And that’s really the draw for this movie; yeah, it doesn’t really add anything to the genre and yeah, it’s a pretty overcrowded field this year with James Bond waiting in the wings still, but that’s all good. When I was a kid, I used to watch the reruns of The Man from U.N.C.L.E. and eagerly read the paperback novelizations of the show. Hey, my parents loved it so who am I to disagree with an endorsement like that? In any case, this is a throwback to an earlier time well-executed in every way. Think of it as a cold Pepsi on a hot August day; perfectly refreshing and very welcome.

REASONS TO GO: Perfectly set in the period. Effervescent.
REASONS TO STAY: A few anachronisms here and there.
FAMILY VALUES: There’s plenty of action, some partial nudity and sexually suggestive material.
TRIVIAL PURSUIT: When Solo removes a tablecloth from a table without disturbing the place settings on it, he actually does that trick, being trained by a British variety show performance who specializes in the stunt.
CRITICAL MASS: As of 8/20/15: Rotten Tomatoes: 66% positive reviews. Metacritic: 55/100.
COMPARISON SHOPPING: Our Man Flint
FINAL RATING: 7/10
NEXT: People Places Things

Poltergeist (2015)


A show of hands.

A show of hands.

(2015) Supernatural Horror (20th Century Fox/MGM) Sam Rockwell, Rosemarie DeWitt, Kennedi Clements, Kyle Catlett, Saxon Sharbino, Jared Harris, Jane Adams, Susan Heyward, Nicholas Braun, Karen Ivany, Patrick Garrow, Doug MacLeod, Eve Crawford, L.A. Lopes, Soma Bhatia, John Stoneham Jr., Kathryn Greenwood, Molly Kidder. Directed by Gil Kenan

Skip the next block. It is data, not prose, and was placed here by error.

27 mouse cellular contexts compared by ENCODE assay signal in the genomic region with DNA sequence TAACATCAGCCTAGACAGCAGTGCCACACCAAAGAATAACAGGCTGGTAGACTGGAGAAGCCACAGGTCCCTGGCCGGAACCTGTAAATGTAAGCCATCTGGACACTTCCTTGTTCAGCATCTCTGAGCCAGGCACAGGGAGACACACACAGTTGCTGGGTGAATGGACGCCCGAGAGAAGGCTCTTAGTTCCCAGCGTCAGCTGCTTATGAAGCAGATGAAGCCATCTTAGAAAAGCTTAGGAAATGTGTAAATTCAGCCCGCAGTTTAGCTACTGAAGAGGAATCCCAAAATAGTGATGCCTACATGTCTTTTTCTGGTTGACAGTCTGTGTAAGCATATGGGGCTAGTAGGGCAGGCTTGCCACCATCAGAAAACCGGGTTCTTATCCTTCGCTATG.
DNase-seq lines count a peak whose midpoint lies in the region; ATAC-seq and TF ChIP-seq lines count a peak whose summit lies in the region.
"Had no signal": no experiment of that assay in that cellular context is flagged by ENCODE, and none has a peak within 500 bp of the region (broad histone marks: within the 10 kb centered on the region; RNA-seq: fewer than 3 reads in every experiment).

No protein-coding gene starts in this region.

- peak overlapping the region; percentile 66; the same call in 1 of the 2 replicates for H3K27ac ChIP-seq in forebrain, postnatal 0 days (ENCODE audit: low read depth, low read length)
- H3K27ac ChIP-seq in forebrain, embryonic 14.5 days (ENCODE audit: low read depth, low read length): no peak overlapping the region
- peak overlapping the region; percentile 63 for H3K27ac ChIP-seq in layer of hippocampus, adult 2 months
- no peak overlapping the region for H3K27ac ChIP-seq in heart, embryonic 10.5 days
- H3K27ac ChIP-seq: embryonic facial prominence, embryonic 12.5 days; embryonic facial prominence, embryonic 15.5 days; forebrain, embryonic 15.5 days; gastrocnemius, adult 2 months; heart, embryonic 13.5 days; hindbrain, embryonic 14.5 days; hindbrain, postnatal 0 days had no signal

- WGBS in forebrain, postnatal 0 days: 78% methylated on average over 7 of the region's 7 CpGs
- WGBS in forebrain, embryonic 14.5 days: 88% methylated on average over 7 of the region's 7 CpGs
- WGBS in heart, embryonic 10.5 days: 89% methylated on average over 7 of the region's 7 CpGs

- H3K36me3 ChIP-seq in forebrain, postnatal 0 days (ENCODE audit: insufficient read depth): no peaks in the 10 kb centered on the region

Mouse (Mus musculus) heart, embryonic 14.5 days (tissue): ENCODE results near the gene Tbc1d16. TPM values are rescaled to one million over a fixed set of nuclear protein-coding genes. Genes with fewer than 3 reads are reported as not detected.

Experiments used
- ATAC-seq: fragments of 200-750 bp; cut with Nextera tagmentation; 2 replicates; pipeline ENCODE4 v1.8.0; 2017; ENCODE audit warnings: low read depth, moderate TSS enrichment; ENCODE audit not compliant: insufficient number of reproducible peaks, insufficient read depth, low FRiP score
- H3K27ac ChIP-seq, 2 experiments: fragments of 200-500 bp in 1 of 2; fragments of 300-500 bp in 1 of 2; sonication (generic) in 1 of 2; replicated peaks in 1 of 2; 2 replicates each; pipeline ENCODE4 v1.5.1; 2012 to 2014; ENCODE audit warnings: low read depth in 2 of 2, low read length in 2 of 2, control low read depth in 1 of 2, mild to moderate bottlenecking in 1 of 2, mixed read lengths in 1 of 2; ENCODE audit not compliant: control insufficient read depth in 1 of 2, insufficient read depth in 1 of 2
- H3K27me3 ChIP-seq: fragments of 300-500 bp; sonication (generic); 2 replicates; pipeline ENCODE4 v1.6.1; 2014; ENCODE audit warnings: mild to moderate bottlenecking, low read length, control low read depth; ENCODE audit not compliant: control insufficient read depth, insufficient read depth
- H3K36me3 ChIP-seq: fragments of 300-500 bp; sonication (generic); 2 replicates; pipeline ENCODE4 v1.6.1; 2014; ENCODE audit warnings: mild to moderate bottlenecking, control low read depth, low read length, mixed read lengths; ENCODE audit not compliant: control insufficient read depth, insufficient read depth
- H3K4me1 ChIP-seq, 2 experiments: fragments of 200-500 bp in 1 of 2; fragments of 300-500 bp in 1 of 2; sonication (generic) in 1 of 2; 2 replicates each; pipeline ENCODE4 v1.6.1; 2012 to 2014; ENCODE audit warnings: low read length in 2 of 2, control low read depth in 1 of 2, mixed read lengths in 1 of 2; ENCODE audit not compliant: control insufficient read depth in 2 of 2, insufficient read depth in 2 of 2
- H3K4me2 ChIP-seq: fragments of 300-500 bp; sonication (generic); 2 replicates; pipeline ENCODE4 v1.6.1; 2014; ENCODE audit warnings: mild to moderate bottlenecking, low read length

Remaking a movie is a tricky thing, especially when it comes to horror movies. The trick is to stay true to the original material while making it fresh and original enough that fans of the original feel like they’re seeing something new as opposed to a shot-by-shot rip-off. Add to the mix that it is an iconic film like the 1982 haunted house classic Poltergeist, which was originally directed by Tobe (Texas Chainsaw Massacre) Hooper and produced and co-written by Steven Spielberg and you’ve got yourself a tall order.

Taller still because most of your target audience will have seen the original except for maybe a few disdainful Millennials who don’t watch “old” movies, and yet it is that crowd who may enjoy this movie the most as they will see it without the baggage that the rest of us take into the multiplex with us. It is hard not to compare the movie to its source material, and yet it is at the same time somewhat unfair until you remember that the filmmakers knew what they were getting themselves into.

Many of the original elements remain; a modern family in a modern suburban home (in this case, in Illinois) that has a bit of a history, beset by paranormal activity of increasing malevolence. A little girl disappears and can be heard from the television set. Paranormal researchers who are blown away by the level of phenomena they witness. A psychic who may well be the only hope to get the little girl back.